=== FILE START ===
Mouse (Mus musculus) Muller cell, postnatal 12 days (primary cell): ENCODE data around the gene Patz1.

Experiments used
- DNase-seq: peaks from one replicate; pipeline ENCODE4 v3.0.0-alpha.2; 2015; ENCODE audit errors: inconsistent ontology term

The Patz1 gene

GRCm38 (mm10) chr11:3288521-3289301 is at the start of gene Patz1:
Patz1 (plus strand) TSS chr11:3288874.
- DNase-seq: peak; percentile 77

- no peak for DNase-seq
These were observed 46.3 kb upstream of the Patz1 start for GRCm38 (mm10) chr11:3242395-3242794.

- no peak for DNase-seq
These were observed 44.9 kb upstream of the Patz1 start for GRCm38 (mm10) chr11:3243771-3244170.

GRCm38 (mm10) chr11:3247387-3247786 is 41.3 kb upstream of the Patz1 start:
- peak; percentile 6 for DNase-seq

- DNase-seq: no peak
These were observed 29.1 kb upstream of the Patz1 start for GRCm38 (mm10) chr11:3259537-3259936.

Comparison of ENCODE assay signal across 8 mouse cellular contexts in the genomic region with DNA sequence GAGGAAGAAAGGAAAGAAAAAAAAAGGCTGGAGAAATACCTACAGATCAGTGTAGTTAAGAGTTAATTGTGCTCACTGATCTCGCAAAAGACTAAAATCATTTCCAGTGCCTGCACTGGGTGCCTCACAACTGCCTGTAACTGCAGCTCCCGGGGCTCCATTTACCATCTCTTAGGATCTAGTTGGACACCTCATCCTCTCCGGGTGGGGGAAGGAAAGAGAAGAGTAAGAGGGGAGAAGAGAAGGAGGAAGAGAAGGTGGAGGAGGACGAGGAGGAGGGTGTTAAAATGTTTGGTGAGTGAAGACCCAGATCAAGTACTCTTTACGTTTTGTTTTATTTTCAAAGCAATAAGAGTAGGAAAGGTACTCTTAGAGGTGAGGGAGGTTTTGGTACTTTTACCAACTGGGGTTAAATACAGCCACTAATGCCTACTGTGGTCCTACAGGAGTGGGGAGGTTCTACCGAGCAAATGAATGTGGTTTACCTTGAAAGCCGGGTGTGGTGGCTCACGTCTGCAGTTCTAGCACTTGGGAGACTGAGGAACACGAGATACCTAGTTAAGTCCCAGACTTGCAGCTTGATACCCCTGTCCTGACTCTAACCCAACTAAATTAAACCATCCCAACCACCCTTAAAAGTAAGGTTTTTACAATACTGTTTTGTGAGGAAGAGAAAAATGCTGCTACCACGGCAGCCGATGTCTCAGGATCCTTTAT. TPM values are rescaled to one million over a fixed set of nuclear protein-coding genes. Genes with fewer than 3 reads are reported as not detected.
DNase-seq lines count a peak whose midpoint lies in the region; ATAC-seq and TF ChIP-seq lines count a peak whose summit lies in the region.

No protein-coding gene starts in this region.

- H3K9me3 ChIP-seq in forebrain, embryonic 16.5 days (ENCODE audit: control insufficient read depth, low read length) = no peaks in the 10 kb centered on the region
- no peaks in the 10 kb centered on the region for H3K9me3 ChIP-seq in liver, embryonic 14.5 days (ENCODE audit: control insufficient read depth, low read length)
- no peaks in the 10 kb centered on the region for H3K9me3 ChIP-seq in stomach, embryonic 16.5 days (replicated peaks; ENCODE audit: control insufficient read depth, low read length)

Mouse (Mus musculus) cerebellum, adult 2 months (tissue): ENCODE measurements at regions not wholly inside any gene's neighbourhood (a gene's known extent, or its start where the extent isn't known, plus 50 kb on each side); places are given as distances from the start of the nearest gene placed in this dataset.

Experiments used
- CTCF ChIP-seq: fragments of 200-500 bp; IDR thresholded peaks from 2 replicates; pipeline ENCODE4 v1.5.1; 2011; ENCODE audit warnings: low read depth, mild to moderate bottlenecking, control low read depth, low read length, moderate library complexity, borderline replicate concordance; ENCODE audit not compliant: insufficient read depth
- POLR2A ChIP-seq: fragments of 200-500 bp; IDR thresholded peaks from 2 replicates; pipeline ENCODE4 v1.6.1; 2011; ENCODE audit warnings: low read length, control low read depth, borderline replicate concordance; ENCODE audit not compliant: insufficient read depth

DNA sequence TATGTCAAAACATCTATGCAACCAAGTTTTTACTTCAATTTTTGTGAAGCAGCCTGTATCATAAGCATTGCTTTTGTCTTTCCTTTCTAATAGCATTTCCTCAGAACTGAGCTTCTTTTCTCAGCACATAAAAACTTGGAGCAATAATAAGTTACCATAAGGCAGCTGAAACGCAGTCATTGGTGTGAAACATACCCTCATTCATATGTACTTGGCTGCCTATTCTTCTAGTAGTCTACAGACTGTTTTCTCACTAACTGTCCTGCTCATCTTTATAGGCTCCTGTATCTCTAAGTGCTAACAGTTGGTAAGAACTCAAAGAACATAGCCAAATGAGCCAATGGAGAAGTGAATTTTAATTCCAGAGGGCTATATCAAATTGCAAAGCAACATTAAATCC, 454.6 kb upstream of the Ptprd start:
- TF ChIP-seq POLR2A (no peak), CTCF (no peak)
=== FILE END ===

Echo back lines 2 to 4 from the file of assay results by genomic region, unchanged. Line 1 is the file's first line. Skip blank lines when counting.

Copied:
Experiments used
- DNase-seq: peaks from one replicate; pipeline ENCODE4 v3.0.0-alpha.2; 2015; ENCODE audit errors: inconsistent ontology term

The Patz1 gene